"Pisang emas dibawa berlayarMasak sebiji di atas petiHutang emas boleh dibayarHutang budi dibawa mati"
|Sunrise yesterday (28.01.2014), seen from the entrance of my apartment building.|
On Monday, I cycled to work with the shadow of a forty-eight-hour, two-day call riding pillion with me. Monday calls are always tough as my colleagues from the other departments would choose to hold on to their patients over the weekend as a form of professional courtesy and then unloading all of them on the poor sod who draws the Monday straw. I had seven referrals before noon and that is a fuck-lot of referrals for a department that can expect zero referrals on a good day. Seven referrals before lunch is a number that even those benighted, overworked peons over at Internal Medicine would consider a heavy load. We Psychiatry Medical Officers are not used to breaking a sweat in the line of duty. That morning, I also admitted two of the patients referred to me putting me firmly ahead in the M.O. leaderboard of most-patients-admitted to our new virginal Psychiatric Ward, which is still pristine and free from the ammonium miasma of insanity that permeates older psychiatric facilities.
That morning, I had breakfast at a coffee shop opposite of my apartment building and as par for course for most open-air eateries in the city of Kuching, dirty, smelly, cancerous cigarette smokers fart through their disgusting mouths without a care, poisoning most of the premises. In order to put myself at least 20-feet away from the nearest of these accursed butt-suckers, I was forced to share a table with a stranger. I am not overly fond of conversations and especially less so on a Monday morning so after I sat down, I distanced myself from my immediate reality by sticking my headphones into my ears and tuned in to an episode of Harmontown (a weekly podcast hosted by Dan Harmon, the misanthropic comedic genius who created my favourite TV show of all time, Community). People usually don't try to talk to people who have headphones on but in my experience, it's not idiot-proof.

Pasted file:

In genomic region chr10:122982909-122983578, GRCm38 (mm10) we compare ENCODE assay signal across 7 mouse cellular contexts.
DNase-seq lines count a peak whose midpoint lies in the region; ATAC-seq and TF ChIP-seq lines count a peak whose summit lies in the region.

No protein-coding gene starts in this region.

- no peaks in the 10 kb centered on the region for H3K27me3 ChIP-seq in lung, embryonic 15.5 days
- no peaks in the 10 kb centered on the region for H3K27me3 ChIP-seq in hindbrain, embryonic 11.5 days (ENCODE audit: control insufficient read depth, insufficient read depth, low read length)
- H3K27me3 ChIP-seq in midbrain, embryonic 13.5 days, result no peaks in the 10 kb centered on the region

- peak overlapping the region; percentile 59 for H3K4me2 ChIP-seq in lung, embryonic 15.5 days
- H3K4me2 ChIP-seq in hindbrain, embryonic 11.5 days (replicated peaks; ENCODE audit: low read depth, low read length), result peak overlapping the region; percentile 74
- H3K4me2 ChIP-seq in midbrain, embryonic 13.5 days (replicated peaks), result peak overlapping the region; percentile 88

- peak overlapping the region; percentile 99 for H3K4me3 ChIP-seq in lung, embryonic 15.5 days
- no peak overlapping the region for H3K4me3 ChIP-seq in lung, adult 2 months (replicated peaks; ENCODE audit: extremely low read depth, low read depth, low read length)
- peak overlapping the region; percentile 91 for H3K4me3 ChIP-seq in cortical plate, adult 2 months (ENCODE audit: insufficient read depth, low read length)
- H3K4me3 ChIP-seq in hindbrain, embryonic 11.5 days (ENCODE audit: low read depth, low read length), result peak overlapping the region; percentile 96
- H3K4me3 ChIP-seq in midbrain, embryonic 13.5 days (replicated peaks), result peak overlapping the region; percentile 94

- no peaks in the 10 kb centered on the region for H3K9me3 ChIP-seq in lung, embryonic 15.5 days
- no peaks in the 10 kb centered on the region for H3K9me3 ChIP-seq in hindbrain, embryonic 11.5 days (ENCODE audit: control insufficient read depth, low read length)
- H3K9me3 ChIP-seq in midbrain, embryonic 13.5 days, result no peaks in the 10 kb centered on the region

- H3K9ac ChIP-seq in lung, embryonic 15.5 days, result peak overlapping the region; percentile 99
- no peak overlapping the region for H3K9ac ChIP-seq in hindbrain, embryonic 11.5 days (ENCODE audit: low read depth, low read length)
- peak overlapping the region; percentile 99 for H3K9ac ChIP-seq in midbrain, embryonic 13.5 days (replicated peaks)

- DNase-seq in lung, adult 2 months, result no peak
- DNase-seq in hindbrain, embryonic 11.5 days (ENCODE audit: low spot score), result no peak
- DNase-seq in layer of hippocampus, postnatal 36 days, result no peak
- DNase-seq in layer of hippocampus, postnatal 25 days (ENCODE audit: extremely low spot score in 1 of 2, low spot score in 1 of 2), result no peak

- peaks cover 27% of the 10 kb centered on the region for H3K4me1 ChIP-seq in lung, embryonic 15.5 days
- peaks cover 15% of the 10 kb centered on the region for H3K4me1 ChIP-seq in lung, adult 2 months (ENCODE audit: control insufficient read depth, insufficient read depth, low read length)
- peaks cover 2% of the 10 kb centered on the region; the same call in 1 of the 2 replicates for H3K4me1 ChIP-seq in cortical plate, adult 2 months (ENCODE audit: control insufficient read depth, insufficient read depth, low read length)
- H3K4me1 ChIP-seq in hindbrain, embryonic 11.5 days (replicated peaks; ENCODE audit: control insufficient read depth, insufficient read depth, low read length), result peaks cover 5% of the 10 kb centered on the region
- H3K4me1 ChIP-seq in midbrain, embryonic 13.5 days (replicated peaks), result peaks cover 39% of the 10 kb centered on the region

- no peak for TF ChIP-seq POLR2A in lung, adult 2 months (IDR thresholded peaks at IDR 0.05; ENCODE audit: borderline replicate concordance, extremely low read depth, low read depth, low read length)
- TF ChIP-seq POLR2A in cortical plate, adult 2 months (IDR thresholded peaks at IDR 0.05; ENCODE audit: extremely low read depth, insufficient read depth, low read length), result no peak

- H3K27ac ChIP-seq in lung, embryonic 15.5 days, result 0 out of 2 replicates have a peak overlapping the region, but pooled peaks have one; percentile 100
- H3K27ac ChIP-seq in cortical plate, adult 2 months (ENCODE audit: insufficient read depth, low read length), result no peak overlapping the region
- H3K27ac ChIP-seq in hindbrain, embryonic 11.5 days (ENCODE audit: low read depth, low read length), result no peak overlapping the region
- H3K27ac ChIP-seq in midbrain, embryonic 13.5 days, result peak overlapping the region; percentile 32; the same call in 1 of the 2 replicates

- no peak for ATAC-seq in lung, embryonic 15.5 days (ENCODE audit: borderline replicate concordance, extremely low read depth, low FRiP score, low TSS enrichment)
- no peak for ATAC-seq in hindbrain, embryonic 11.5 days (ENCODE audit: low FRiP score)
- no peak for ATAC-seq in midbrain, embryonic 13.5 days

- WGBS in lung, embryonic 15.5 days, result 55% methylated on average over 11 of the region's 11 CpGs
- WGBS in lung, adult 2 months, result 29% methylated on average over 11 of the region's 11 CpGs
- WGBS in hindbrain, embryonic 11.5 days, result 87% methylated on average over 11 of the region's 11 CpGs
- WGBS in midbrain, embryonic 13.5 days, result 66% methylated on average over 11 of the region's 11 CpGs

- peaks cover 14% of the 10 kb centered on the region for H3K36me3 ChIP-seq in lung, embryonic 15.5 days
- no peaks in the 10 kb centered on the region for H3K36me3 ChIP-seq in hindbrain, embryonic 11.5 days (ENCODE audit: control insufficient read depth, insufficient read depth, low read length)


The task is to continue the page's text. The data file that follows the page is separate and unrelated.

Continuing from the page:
|Sunset yesterday, as seen from the balcony of my apartment.|
I had a bowl of greasy kolo mee, a Kuching staple which the locals are overly and unjustifiably proud of (it's just some salty dry-tossed noodle with little else in it, really). The best part about it is that it is usually cheap. I mean, I am a doctor and I can't even afford to drive to work in this country anymore with the prices of every commodity (except kangkung) rising like sewage out of a toilet blocked by political shitheads. Cheap is what I am looking for these days.
My fellow breakfaster, who had so kindly allowed me to take refuge a safe distance away from the toxic fumes of tobacco addicts (and was so considerate as to avoid the urge to chat or even make eye contact with me) left before I finished, leaving the table to my sole sovereignty. Soon, I too have supped my fill and got up to pay the kolo mee seller. Little did I suspect, I was in for a surprise.
|A close-up of the above sunset descending behind the mountain.|
"That guy you were sitting with already paid for you," he said.
Say what? I quickly looked around for my benefactor, only to realise that I didn't actually look at him long enough to recognise him the entire time we dined together. I haven't the foggiest why he did it but it sure as heck wasn't because of my good looks. Meanwhile, two senior citizens have claimed my recently vacated table and started chatting spiritedly about whatever it is that senior citizens chat about over breakfast.
"I'll pay for them," I told the shopowner.
"They are not the man who paid for you," said Captain Obvious.
"I know," I answered, paid and left. I couldn't pay the magnanimous John Doe back for his spontaneous act of goodwill, but I could pay it forward. It heartens me to find out that although the prices of everything else continue to rise, the price of my faith in humanity remained cheap - and he bought it back for me with just four bucks.
And the least I could do was give the same gift to others. It blows my mind that if everyone pays every kindness done to them forward, we can make the day of every single person in the world at the price of four measly dollars.
P.S. Much more meaningful than forwarding chain e-mails and re-tweeting, methinks.
P.P.S. All pictures taken with a Panasonic Lumix DMC-TZ40 camera.
A conduit of kindness,
k0k s3n w4i